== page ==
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Avon plans to cut over 400 jobs, exit Ireland

A screen displays the price for Avon Products Inc. at the post that trades the stock on the floor of the New York Stock Exchange, May 15, 20
A screen displays the price for Avon Products Inc. at the post that trades the stock on the floor of the New York Stock Exchange, May 15, 20

(Reuters) - Avon Products Inc said on Monday it will slash more than 400 jobs and exit the Irish market, the latest moves in the new chief executive's plan to return the beauty products company to profitability in the next two years.

Avon shares dipped 0.2 percent to $20.21 in early Monday trade.

Avon, the world's largest direct seller of cosmetics, is already showing signs of stabilizing its business under new CEO Sheri McCoy, who was brought in a year ago, following years of inconsistent sales in Brazil and Russia and dwindling business in China and the United States.

The company, known for products such as Skin So Soft, in December set an annual cost savings target of $400 million by the end of 2015 and said it would exit South Korea and Vietnam. The moves announced Monday are part of those initiatives.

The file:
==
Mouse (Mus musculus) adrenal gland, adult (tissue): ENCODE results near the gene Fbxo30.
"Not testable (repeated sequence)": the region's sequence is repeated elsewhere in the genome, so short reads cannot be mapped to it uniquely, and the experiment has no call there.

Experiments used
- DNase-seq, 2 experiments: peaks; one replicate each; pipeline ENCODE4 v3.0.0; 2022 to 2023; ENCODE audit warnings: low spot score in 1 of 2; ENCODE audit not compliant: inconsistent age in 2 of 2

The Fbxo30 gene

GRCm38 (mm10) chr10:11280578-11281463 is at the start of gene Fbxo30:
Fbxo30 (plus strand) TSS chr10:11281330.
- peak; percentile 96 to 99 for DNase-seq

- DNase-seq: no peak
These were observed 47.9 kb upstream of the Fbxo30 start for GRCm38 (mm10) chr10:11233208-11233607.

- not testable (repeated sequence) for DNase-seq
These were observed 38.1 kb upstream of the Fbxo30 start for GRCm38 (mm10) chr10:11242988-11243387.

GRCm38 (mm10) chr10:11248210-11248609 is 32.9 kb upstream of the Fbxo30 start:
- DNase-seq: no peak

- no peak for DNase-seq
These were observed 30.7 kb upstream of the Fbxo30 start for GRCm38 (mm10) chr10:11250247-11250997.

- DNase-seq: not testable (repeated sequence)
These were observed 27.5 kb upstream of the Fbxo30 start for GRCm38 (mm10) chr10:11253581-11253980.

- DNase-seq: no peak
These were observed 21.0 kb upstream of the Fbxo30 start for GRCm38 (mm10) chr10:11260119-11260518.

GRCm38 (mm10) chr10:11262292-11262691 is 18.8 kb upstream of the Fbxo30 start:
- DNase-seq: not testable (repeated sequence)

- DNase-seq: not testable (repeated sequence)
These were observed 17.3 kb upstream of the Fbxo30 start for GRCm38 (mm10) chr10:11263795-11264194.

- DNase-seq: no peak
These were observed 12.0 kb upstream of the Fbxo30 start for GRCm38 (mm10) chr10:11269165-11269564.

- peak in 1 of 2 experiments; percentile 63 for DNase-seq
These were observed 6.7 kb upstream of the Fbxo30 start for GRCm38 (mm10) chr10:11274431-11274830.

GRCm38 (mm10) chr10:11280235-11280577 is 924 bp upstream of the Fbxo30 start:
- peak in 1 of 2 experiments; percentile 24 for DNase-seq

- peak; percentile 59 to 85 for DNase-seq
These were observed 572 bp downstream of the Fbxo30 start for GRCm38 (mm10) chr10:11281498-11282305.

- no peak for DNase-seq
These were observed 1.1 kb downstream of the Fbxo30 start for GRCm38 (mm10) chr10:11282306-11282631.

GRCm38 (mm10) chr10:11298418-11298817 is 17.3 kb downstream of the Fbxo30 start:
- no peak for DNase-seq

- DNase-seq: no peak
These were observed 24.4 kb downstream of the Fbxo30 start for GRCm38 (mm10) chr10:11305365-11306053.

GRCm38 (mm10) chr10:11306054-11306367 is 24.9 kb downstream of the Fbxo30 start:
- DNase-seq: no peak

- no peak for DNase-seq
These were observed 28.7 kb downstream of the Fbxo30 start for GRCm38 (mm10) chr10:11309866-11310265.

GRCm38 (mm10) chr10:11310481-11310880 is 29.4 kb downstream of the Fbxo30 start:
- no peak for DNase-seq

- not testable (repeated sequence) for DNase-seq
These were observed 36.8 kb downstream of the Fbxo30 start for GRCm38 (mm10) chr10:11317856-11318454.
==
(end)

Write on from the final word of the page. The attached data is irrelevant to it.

In February, Avon reported surprisingly strong fourth-quarter earnings after reversing sales declines in top markets like Brazil and Russia and selling more products globally.

McCoy said at an investor conference later that month in her most expansive comments about the restructuring plan that she had no qualms about exiting unprofitable markets to focus on emerging markets. She said a key priority is to reverse a long sales slide in the United State.

The CEO also wants operating profit margin to hit the low teens in percentage terms by 2016. In 2012, it had fallen to 2.9 percent of sales from 9.9 percent two years earlier.

"While considerable work remains to be done to improve operating margin, we believe Avon can return to a low double-digit margin," Stifel analyst Mark Astrachan said.

Staff will be cut across all regions and functions and will include the restructuring or closing of smaller, underperforming markets, primarily in Europe, the Middle East and Africa, Avon said on Monday.

The cuts, which will be completed by the end of the year, are expected to generate $45 million to $50 million in annual savings.

Total charges are expected to range from $35 million to $40 million, with about $20 million coming in the first quarter of 2013, the company said.

Avon had 39,100 employees as of December 31, 2012, and more than six million active sales representatives.

(Reporting by Martinne Geller and Phil Wahba in New York; Editing by Jeffrey Benkoe)

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